view current print edition




USDA to expand federal produce program for schools

by Joan Murphy | March 25, 2011

WASHINGTON — An additional 950,000 students could be snacking on free fruits and vegetables at school next year, bumping up the number to 4 million children nationwide, under grants announced March 23 by the U.S. Department of Agriculture to fund its popular Fresh Fruit & Vegetable Program.

The 2008 farm bill expanded funds for the fruit and vegetable snack program to $158 million for the 2011-12 school year from $49 million the first year. States grant funds to low-income elementary schools, where each student receives between $50 and $75 worth of fresh produce over the course of the school year.

“Improving the health and nutrition of our kids is a national imperative and by providing schools with fresh fruits and vegetables that expand their healthy options, we are helping our kids to have a brighter, healthier future,” Agriculture Secretary Tom Vilsack said in a March 22 statement.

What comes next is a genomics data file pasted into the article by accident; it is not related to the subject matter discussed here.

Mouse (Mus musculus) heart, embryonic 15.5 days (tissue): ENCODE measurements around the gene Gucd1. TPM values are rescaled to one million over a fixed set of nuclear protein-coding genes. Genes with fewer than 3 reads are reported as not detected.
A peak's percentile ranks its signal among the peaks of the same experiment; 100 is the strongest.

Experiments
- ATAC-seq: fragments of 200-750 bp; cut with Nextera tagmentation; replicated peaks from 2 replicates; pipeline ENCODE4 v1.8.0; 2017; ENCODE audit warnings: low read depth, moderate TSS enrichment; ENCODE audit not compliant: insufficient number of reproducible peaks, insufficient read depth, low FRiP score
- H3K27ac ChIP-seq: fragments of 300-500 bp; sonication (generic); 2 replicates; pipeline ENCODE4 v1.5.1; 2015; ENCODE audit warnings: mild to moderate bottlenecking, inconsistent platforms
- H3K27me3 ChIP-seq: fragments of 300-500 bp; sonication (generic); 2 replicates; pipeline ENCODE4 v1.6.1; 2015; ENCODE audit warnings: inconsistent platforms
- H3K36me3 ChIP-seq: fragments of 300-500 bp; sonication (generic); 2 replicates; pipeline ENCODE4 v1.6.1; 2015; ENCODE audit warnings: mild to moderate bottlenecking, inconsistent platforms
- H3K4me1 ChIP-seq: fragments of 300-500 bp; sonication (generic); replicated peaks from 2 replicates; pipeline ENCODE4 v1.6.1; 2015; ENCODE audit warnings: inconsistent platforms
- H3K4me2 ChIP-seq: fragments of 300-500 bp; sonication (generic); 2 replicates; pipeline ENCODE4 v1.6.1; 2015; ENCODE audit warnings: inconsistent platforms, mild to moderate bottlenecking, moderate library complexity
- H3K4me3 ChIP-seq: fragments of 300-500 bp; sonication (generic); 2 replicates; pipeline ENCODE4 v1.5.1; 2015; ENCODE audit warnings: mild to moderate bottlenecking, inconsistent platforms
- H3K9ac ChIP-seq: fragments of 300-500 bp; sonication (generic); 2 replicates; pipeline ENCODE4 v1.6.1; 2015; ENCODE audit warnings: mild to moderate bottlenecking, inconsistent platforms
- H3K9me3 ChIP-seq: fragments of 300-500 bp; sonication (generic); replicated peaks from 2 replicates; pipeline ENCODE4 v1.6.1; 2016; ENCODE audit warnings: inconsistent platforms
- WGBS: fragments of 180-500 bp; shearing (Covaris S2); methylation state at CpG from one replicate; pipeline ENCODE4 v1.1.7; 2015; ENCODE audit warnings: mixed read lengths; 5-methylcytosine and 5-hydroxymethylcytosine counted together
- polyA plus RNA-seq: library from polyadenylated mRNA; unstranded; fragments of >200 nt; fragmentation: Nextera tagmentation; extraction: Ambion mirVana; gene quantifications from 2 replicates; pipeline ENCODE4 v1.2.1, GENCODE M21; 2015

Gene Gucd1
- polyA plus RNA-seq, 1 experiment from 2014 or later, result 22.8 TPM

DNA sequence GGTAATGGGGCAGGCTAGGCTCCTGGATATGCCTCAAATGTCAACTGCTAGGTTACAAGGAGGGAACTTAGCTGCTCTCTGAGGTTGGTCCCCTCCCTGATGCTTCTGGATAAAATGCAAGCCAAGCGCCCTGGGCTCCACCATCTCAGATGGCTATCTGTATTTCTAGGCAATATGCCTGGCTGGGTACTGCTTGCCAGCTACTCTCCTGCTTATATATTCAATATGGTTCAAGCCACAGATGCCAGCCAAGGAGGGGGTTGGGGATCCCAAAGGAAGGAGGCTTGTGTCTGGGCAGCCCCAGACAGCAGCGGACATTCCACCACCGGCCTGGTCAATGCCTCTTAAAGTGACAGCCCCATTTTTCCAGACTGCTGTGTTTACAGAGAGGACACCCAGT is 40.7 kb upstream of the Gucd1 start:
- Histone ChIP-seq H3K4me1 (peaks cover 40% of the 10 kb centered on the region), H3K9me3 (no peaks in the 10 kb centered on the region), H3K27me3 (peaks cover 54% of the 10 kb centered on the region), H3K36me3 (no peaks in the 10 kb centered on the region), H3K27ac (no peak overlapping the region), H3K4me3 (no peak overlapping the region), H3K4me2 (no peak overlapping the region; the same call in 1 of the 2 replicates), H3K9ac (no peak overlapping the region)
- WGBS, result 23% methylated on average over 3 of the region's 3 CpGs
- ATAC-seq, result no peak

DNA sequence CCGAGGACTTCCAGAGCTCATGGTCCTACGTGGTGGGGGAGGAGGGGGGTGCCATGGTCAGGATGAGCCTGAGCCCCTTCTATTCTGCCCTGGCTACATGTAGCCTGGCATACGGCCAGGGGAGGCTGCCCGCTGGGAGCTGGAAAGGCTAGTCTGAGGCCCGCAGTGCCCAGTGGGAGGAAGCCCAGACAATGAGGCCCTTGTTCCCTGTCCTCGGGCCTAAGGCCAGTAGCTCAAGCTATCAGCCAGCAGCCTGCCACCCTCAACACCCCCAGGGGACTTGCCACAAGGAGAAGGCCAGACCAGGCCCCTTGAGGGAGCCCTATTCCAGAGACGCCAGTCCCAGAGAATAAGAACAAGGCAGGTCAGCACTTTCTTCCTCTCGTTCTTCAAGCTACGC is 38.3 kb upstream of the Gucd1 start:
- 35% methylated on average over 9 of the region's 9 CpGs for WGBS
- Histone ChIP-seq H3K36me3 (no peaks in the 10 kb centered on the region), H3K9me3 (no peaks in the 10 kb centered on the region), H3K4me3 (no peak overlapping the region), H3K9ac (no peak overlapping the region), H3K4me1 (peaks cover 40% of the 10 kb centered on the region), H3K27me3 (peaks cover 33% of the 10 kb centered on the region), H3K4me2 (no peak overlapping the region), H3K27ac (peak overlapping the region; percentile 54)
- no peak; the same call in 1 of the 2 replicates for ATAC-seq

The produce industry has been a leading advocate for the program on Capitol Hill.

The $158 million means that the funds will reach a lot more students next year, according to Lorelei DiSogra, vice president of nutrition and health for the United Fresh Produce Association.

USDA announced the amount of money that will go to each of the 50 states, the District of Columbia, Guam, Puerto Rico, and the Virgin Islands. The grants range from $10.8 million for California schools to $27,167 in the Virgin Islands.

“Industry pays attention to that because it gives them an opportunity in each state,” Ms. DiSogra said. “Then they do marketing and sales outreach to the schools.”

U.S. Rep. Rosa DeLauro (D-CT) also praised USDA’s rollout of new funds.

“By making more fresh fruits and vegetables available in our schools, we will begin to address the obesity epidemic by helping eliminate the junk food in our schools, and providing kids with better food choices,” she said in announcing that her state would receive $2.4 million for the program. “These critical funds will help our kids get the nutritious foods they need to stay healthy and to grow, learn and succeed.”